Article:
A contrite Skylar Mack, who was jailed in the Cayman Islands last month for breaching quarantine, admitted she had made a mistake and that she deserved the punishment she received for putting the local community at risk.
Speaking in her first TV interview since her release on Friday, 15 Jan., the US teen told ABC’s Good Morning America, “The anger, the disappointment – it’s all justified. I deserved it all, you know. I made this mistake.”
Asked if she was aware she was breaking the law when she removed her monitoring bracelet on the morning of 29 Nov., just two days into her 14-day quarantine, Mack, 18, admitted, “It was a conscious decision,” but she could not give “any good reason for it”.
The pre-med student from Loganville, Georgia, took off her government-issued geofencing wristband and spent hours at a beach in South Sound where her boyfriend Vanjae Ramgeet, a 24-year-old professional jet-skier, was taking part in a competition.
Mack, in her interview, said if she had ended up infecting someone with the virus that day, “I would never have been able to live with myself, knowing that I could have been the reason that someone could’ve even been sick. It eats me up.”
Several people who had come into contact with Mack and Ramgeet at the beach were placed in isolation as a precaution, but none ultimately tested positive for COVID-19. Both Mack and Ramgeet tested negative for COVID after they completed quarantine following their arrests.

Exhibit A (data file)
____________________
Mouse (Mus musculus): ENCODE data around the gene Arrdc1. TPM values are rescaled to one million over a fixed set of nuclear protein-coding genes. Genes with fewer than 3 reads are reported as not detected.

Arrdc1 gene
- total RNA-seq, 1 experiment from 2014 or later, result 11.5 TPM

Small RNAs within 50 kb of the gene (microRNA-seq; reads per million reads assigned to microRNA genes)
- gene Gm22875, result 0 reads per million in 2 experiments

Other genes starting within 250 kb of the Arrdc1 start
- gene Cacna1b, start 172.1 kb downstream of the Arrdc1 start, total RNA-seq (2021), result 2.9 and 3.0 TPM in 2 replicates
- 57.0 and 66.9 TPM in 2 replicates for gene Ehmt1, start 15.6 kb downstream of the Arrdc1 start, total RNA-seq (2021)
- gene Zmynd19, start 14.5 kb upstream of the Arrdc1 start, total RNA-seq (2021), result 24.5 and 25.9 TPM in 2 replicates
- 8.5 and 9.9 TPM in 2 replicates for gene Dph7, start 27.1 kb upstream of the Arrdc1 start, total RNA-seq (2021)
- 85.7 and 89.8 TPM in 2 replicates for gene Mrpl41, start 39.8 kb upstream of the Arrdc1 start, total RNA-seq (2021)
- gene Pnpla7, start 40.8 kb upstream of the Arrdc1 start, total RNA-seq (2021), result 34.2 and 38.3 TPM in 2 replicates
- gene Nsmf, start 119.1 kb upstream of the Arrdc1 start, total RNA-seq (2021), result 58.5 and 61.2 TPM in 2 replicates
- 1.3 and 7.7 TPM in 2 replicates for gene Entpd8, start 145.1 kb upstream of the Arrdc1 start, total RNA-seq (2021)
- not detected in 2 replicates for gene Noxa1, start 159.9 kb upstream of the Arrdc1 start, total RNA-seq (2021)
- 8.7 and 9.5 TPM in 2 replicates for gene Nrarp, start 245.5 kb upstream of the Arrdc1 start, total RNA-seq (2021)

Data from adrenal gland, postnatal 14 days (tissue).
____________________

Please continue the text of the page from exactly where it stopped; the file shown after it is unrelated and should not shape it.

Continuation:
Mack spent a month in Fairbanks Prison after being jailed on 15 Dec. Ramgeet was also imprisoned for his role in the quarantine breach. Both initially received a sentence of 40 hours community service, which was later increased to four months in prison after Crown prosecutors argued that the original sentence was unduly lenient. Later, Court of Appeal judges reduced the sentence to two months in prison.
After being granted pre-discharge leave by the Prison Service, both were released on 15 Jan. Mack left Grand Cayman the same day.
The teen said she knew she had made a selfish decision by leaving quarantine.
“There’s no reason I can give you to grant me a second chance,” she said. “I don’t expect anyone to ever forgive me, but I’d like for them to at least let me be able to show them that I did learn from it.”